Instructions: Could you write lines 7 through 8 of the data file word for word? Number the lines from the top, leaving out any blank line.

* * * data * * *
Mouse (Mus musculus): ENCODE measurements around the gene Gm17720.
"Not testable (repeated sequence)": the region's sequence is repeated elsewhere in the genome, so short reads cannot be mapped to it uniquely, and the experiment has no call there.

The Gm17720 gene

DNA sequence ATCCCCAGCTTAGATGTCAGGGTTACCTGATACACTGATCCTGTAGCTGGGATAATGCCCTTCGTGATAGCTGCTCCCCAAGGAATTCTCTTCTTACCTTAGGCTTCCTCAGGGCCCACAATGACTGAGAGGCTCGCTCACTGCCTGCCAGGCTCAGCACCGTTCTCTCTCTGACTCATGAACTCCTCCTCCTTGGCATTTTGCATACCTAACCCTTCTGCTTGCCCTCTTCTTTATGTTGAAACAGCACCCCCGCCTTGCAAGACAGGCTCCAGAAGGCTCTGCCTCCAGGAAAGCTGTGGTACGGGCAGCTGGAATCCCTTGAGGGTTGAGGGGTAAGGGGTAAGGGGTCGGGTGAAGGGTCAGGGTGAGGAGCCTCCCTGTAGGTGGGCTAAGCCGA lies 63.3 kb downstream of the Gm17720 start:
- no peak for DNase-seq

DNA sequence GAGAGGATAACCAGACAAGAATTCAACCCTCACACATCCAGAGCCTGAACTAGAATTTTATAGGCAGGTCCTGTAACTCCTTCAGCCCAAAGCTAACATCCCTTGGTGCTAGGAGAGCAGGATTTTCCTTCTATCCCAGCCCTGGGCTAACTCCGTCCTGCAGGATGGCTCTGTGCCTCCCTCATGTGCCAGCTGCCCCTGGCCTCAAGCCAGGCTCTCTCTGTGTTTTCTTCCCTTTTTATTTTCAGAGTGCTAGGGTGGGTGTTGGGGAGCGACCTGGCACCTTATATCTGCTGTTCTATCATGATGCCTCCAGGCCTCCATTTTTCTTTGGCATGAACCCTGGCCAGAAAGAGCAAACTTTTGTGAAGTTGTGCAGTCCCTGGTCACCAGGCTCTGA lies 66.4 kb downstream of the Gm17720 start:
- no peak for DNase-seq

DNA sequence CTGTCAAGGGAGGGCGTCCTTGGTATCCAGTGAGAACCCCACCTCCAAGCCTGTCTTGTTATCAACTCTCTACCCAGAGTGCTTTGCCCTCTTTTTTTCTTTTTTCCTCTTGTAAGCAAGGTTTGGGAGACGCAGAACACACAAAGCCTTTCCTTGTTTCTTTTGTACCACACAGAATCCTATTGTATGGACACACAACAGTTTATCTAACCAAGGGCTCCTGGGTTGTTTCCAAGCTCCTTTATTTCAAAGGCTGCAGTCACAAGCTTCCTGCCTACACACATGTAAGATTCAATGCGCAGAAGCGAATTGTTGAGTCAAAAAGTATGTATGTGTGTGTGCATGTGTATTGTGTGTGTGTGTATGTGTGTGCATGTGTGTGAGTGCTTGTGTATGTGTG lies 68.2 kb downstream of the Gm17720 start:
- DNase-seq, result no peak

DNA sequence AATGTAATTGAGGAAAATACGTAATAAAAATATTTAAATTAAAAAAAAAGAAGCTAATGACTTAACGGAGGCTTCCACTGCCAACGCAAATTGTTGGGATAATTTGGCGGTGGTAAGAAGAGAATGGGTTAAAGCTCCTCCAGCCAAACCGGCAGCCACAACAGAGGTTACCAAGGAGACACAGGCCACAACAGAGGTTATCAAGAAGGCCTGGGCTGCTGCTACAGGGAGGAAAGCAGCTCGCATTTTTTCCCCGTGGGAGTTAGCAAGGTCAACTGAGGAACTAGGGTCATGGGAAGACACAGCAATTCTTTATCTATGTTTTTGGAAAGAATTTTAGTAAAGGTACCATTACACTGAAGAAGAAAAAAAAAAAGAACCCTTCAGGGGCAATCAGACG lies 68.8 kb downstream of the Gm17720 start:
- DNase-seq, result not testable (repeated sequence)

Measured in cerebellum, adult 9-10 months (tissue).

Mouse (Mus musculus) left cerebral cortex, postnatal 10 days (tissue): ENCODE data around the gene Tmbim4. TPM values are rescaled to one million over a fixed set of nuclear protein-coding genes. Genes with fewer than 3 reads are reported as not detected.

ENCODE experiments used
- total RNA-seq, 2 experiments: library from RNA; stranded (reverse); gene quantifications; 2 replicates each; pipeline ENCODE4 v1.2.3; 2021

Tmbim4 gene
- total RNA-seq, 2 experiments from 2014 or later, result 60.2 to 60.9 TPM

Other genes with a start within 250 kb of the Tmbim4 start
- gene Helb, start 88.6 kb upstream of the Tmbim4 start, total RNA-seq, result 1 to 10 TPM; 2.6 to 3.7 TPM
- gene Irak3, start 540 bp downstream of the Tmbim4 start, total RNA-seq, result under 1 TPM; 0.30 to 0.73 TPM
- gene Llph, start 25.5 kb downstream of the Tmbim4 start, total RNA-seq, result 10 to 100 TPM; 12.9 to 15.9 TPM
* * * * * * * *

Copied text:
- no peak for DNase-seq

DNA sequence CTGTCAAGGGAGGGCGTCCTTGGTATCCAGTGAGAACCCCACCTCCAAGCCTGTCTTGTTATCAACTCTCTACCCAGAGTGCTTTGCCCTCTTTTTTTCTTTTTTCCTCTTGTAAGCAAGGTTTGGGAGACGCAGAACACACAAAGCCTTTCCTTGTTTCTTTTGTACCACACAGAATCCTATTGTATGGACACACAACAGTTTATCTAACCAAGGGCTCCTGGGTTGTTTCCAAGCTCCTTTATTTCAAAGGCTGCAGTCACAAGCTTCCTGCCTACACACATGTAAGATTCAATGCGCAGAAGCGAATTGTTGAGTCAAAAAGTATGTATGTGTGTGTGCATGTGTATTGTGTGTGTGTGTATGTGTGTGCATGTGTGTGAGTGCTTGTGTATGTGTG lies 68.2 kb downstream of the Gm17720 start: